The town didn’t impress me at first, but it supposedly provided everything a hiker could need. I made it my mission to find out. My first stop was the Dollar General next door to gather provisions for the next 77 miles to Waynesboro. I wandered the isles, cluttered with restocking carts, a small army of employees, and now a smelly hiker with a strange backpack. I was able to find most of what I needed, but not much of what I wanted. I packed the haul away on the adjacent lawn, then tootled back to Grocery Express for the finishing touches and hopefully some fresh produce.
Again, I wasn’t let down but wasn’t thrilled either. The eclectic store carried everything from tools to home furnishings, tape to tinsel. The live bait section boasted more variety than the vegetables. However, I pieced it together, adding a handful of Clif bars to my food bag, and picking up two apples, a banana, juice, iced tea, chips, salsa, and the only can of beans that didn’t require a can opener. Living large.
I hauled my bounty across the street to the town’s very own AT shelter. Built as an Eagle Scout project in 2010, it offers free accommodation to AT hikers passing through. I was the only resident, maybe the first of the season, and so made myself comfortable on the sunniest picnic bench. I rinsed my socks in the cold shower and hung them to dry on the clothesline. Then I got to eating. It was lunchtime after all. Eventually, my curiosity got the better of me, and I fiddled around with the water heater, kind of desperate for a hot shower. My experience building out a van and some light googling got me what I wanted without any shocks. I connected black to red, and white to black, flipped the circuit breaker, and the thing clicked to life. Most excellent.
While the water warmed up, I headed to the library for some time behind a keyboard. I worked there until closing, conscious of my stinkiness and grateful that this library was like so many others, empty. After getting kicked out at five p.m., I walked the few short blocks back to the shelter into a rising wind. Glancing down the side streets (all carrying Scottish names, Mc this, Mc that), I started to appreciate the charm of this town. Quaint homes, some modern, some antiques, peppered the green spaces in between. Bushes blossomed and clouds scooted by, above the surrounding hills. It was a small town and had a nice small-town vibe once you got off the main highway. I wondered about the history. Glasgow was well over 100 years old and clearly had some Scottish influence. The local accent had faded, but the names were a dead giveaway.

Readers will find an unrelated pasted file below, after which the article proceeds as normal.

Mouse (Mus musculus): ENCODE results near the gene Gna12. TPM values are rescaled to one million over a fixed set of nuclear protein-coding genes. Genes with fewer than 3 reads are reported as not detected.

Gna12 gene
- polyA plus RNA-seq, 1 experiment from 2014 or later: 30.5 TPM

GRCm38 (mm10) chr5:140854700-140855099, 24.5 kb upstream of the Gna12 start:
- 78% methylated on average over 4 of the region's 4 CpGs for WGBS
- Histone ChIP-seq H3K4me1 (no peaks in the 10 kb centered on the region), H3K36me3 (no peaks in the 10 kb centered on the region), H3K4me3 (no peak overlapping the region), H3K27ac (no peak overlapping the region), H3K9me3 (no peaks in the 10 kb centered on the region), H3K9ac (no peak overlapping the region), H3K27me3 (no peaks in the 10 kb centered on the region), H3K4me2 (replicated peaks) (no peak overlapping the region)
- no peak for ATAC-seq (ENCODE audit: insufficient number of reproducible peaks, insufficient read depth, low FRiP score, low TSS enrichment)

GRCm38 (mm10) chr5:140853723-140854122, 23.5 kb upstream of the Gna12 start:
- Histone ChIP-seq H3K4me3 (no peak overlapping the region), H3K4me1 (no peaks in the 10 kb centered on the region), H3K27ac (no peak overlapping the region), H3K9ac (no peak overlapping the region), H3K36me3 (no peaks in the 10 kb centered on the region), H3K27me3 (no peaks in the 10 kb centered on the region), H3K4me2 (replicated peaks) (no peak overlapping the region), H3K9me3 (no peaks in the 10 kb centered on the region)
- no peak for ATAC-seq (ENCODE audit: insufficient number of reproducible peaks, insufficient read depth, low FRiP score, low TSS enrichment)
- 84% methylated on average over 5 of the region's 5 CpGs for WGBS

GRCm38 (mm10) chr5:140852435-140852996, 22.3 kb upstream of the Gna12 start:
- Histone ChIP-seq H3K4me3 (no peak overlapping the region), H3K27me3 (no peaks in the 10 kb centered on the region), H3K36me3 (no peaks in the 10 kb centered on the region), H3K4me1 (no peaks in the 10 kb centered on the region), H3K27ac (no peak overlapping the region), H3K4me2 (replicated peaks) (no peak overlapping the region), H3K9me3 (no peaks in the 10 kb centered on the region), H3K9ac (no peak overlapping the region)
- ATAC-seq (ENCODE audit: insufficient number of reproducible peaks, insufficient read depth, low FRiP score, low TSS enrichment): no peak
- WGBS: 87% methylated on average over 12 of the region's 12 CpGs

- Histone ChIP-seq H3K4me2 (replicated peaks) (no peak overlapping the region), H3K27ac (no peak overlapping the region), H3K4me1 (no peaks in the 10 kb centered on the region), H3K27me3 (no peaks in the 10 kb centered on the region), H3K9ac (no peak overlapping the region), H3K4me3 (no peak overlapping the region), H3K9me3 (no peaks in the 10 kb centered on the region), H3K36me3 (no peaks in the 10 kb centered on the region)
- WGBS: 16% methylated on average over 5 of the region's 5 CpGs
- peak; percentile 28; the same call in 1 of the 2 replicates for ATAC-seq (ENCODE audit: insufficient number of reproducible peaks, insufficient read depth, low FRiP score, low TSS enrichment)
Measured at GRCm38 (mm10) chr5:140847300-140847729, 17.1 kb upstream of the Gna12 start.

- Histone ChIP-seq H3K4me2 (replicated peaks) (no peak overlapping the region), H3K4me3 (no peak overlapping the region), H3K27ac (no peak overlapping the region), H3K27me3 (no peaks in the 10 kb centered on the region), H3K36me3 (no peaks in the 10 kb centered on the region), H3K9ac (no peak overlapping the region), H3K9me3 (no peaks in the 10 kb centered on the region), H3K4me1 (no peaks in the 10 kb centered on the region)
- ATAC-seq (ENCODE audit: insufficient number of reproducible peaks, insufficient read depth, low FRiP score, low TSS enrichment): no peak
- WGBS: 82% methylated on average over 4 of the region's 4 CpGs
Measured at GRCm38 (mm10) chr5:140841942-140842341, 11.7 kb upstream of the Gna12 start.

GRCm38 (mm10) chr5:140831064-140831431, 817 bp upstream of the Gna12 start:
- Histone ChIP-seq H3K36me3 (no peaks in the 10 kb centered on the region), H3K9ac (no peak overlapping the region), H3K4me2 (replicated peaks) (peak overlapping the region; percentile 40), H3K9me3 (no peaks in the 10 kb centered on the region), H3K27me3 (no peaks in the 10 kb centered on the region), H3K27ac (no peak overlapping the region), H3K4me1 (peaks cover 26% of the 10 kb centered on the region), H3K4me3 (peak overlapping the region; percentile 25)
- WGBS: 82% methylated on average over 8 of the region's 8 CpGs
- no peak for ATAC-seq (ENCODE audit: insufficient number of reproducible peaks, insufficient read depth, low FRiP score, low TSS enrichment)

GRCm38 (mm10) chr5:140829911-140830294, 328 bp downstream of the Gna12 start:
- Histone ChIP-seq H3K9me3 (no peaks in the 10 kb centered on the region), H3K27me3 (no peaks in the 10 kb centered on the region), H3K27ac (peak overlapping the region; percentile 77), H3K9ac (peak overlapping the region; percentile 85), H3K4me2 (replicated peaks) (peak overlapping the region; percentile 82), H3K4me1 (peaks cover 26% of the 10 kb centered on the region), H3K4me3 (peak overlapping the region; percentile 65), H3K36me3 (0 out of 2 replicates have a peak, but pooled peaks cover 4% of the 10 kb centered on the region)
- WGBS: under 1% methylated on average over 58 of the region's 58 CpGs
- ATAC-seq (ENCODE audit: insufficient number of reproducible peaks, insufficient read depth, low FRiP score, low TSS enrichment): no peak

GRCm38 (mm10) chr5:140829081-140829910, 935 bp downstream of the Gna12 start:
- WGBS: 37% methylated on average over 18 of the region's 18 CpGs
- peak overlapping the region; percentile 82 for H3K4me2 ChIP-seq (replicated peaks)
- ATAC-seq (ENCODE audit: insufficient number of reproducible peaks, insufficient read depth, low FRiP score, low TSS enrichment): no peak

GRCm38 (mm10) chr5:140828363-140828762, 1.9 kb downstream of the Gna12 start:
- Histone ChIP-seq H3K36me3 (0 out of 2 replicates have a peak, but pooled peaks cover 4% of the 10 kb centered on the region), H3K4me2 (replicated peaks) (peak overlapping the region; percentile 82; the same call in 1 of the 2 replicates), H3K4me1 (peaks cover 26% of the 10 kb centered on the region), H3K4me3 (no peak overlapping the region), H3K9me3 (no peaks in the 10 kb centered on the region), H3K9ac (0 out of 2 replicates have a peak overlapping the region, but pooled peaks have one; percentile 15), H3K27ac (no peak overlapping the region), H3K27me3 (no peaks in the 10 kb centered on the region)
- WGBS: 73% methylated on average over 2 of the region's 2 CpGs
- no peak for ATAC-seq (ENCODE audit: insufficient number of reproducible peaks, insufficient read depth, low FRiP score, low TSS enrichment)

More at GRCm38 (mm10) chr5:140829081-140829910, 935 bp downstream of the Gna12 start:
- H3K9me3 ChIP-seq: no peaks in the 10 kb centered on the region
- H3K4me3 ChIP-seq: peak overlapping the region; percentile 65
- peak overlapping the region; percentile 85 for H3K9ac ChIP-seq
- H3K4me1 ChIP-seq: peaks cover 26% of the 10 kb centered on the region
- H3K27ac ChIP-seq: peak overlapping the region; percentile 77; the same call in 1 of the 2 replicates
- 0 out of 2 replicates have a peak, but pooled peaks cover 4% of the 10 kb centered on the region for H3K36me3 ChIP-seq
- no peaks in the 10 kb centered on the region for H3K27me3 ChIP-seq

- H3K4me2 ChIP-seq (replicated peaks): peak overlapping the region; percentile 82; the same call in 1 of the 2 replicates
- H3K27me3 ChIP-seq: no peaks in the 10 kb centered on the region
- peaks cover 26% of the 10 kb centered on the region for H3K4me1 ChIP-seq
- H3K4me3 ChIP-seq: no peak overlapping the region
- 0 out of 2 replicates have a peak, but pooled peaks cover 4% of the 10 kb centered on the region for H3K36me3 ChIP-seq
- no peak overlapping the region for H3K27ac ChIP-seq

Back at the shelter, I enjoyed the fruits of my curiosity. The hot shower was glorious, even though I hadn’t thought to buy any soap. Feeling the hot water run down my back as I worked loose my Pearisburg braids, imagining how horrifyingly frigid it would have been using cold water instead, was my favorite moment of the day, easily. Satisfied, and a little bit cleaner, I joined my socks to blow dry in the warm breeze.
Phone calls and eating took me to, and beyond sunset. My butt remained planted on the bench seat the entire time. With a shift in the wind, I started smelling the livestock that must be kept nearby. Still, they smelled better than a lot of my clothes, so I wasn’t bothered. The aroma actually made me kind of nostalgic for my spring days playing little league next to the town sewage treatment plant. Good times.
After tidying up my sprawl, I chose one of the twelve bunks, inflated my mattress, and climbed aboard. With rain and thunderstorms in the forecast tomorrow, I wasn’t sure what to expect when I woke up. However, I didn’t need to worry about that just yet. I knew that I could handle the weather even if I was camping, so with a roof overhead, I was confident that it would work out even better. Everybody knows that Eagle Scouts build the best roofs. No stress, just sleep.
This post was originally published on my blog hikefordays.com. Check it out for trip reports from my other hikes including the CDT and Sierra High Route.